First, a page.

Julianne Hough became a household name as a dancer/choreographer on ABC’s Dancing with the Stars, before making a seamless transition to the big screen in movies like Burlesque, Rock of Ages and Safe Haven.
In Diablo Cody’s (Juno) new comedy Paradise she plays Lamb, a religiously sheltered 21-year-old whose life drastically changes after a plane crash leaves her burned and disfigured. Filled with doubts about her faith, Lamb decides to go to Las Vegas, ‘sin city,’ to finally have some fun. There she meets bartender William (Russell Brand) and nightclub singer Loray (Octavia Spencer, The Help), who inadvertently help her find her true self.
Julianne, being a dancer you express yourself through movement, and in this you are a burn victim who finds moving painful at times. How did that influence your performance?
Julianne: That was one of the most important things for me because, in general, I talk like this (uses her hands). I’m always very animated, and what was cool about this was that all of that energy that I usually use to be animated I had to completely contain, which I’m not used to.
When I went and did research with burn survivors, [they said] it literally feels like they had been barbecued and they can’t move or their skin will tear.
I got to walk around [in makeup] with Lamb’s burns to see how people reacted and responded. People don’t want to make eye contact, they get uncomfortable.
A lot of these burn survivors said, ‘I would rather somebody [say], ‘Hey, what happened?’ rather than make me feel like I’m scary or ugly.’ So this outward effect of what’s happened to them completely changes who they are on the inside.
Octavia, can you talk a little Loray?
Octavia: She definitely has attitude, she’s very curmudgeonly, for sure. She’s different from anything that people know me as, thank god. Every character I get to play has some element of who I am, but there’s no fun in playing yourself (she laughs). At least for me there isn’t.
I’d like to think that I am a nurturer like Loray, [although] she is judgmental. I like the fact that Lamb thinks that she is not pretty, but what Loray sees is a cute blonde, and it’s not until she actually starts having a conversation with Lamb [that she really gets to know her.]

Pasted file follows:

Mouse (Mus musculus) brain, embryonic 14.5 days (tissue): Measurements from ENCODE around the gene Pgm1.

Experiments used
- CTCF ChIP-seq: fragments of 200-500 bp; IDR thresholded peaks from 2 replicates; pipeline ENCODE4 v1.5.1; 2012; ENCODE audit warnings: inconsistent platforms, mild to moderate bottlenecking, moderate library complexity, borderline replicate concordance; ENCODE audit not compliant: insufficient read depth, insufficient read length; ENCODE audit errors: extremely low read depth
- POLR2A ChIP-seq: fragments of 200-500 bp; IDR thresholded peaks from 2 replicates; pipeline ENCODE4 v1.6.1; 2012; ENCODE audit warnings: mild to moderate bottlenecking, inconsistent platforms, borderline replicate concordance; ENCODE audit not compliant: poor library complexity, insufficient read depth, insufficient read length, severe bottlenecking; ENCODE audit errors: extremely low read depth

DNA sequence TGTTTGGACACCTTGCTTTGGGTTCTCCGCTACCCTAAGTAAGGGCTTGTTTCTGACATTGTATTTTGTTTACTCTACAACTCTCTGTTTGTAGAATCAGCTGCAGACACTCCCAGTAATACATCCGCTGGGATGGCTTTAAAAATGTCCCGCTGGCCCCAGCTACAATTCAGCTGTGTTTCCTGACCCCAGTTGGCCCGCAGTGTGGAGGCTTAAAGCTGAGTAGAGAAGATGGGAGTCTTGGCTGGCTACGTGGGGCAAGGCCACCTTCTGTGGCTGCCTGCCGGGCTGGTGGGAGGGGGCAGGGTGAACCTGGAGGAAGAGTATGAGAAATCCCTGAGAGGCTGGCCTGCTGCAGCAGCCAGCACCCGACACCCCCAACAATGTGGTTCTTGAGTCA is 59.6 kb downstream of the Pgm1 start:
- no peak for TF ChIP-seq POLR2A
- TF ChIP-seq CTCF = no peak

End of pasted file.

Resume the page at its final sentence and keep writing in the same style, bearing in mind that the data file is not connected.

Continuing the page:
That’s what we do, we make snap judgments about people’s appearances, and it’s usually very different than what’s going on inside.
What was it like working with Diablo, a director who also wrote the script? Was she protective of her dialogue?
Octavia: My bread and butter has been writer/directors. They’re the ones who gave me my shot. It’s wonderful for me, because half of my research is just sitting down having a conversation with them, because they know what their intentions are.
There’s not a mediator, in as far as the director, that you have to go through. This is the writer, it’s their vision that you see.
The beauty of getting to work with Diablo Cody is to say her words. I mean, come on, why would I want to get up there and try to make up something?
Julianne: Same thing for me. I wanted to do this movie so that I could work with Diablo and be able to have her words coming out of my mouth. I worked on another film where it was the complete opposite, say whatever you want to say.
To have this kind of structure and really transform yourself into a character, rather than being yourself, is what acting is all about.
Octavia, how has your life changed since winning all those awards, including the Oscar, for The Help?
Octavia: (she sighs) I love those awards. I do. My life, thank god, is very much the same. It has to be small, because I can’t have it too big. But in my career I get to work with the best of the best, and I get to have an opinion about the things that I get to do.
And let me just tell you, that it is great to have your voice heard and to have an opinion and have choices. I wouldn’t trade any of it, and I won’t give them back!
In the movie, Octavia had to ride a Zipline, strapped in a harness, high above Fremont Street in Las Vegas. Click here to hear her memories of doing that stunt.
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Last week Julianne returned to Dancing with the Stars as one of the judges. When she criticized the choreography her good friend Mark Ballas, it became news, as he reportedly called her ‘hypocritical.’ She was asked about it at the press conference. Click here to listen to her reply
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